The first time I used this white, I knew that I had really found something. It has a long ropey quality that’s more like the hand mulled paint I made. Look at the brushwork of a lively Frans Hals to see what this can do. At the end of a stroke, the paint can pull away with the brush but break and fall back. This somewhat sticky nature makes it possible to paint a glint of light, as an example, without the brush ever touching the canvas. It’s not nearly as opaque or chalky as Titanium White so it’s a good choice for a mixing white. I used to use Zinc white, because it makes clean tints. Zinc however has serious embrittlement problems. Lead whites have historically been good film strengtheners in oil. On another historical note, it seems that this pigment has emerged from history because lead carbonate is hardly manufactured anymore.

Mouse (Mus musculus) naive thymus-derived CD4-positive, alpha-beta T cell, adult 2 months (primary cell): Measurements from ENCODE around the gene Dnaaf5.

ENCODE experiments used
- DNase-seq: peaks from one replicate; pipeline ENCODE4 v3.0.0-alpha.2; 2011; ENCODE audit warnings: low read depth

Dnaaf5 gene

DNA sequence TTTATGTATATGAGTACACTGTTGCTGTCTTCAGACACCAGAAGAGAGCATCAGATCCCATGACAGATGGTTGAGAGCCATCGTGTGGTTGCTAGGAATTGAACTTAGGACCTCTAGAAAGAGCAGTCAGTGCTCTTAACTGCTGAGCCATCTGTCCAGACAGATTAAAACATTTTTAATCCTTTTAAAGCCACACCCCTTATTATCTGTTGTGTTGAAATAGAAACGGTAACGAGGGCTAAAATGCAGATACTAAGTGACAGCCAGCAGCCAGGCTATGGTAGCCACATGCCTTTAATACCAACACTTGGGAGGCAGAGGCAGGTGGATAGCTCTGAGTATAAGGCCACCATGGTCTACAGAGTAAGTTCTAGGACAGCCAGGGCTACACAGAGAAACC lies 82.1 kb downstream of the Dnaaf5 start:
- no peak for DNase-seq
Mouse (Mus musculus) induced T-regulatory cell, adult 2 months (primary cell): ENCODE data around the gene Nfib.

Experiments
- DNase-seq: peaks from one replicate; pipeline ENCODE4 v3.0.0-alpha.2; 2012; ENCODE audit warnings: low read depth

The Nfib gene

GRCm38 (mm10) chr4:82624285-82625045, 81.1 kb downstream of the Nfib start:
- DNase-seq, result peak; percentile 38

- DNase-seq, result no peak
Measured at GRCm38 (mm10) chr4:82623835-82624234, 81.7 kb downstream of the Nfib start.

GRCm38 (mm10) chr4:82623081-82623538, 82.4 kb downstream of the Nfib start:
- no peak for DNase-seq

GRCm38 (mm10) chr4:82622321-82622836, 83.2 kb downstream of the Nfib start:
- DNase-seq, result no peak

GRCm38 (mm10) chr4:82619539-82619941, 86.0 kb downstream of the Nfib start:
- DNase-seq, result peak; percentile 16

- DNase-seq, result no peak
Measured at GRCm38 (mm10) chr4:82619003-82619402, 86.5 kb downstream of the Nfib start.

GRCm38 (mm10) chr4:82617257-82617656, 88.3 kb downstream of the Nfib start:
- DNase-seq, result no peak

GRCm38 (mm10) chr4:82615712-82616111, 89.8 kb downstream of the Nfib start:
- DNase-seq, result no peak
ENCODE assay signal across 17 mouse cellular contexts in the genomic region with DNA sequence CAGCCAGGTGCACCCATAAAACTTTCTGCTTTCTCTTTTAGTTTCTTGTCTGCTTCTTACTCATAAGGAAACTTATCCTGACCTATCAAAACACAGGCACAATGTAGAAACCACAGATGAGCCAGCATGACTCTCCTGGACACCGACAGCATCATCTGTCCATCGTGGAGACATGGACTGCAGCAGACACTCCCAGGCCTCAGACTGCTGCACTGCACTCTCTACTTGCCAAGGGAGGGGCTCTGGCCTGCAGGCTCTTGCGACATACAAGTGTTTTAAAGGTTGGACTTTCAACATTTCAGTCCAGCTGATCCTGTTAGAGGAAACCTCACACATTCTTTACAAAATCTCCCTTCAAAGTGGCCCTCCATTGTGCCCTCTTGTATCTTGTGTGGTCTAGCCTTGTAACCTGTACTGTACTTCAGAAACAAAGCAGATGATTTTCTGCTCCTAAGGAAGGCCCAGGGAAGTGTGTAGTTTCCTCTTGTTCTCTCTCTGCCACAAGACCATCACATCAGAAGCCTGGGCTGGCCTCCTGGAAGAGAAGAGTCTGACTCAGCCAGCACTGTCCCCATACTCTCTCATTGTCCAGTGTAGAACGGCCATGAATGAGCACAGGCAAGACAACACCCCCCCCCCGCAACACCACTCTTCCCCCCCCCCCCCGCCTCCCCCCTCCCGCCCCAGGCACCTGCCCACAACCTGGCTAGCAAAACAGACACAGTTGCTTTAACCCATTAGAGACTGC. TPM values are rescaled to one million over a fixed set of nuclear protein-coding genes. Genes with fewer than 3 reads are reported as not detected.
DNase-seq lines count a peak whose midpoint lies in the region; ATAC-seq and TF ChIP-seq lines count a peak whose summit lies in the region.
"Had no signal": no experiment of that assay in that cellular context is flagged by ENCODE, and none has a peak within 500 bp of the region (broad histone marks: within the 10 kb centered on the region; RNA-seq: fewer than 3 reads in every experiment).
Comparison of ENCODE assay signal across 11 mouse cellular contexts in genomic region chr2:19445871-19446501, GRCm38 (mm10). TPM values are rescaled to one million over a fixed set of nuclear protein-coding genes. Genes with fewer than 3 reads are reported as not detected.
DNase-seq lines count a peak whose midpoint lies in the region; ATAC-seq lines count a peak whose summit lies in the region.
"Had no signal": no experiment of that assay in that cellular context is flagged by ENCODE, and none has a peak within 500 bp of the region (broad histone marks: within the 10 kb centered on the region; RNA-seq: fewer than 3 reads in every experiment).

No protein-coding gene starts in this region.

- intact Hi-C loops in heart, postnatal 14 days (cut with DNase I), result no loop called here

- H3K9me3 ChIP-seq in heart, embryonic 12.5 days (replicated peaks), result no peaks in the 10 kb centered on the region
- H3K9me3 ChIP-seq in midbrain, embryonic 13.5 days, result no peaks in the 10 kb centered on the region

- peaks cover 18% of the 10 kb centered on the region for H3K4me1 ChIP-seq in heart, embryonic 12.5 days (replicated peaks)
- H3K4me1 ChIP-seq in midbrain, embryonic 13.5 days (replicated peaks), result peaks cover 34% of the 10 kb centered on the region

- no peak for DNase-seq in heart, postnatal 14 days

I get Flemish White in quart cans and tube it up, usually with about 25% M. Graham Quick Drying Titanium White. This gives it more opacity and quicker drying, not that it’s a slow dryer by itself.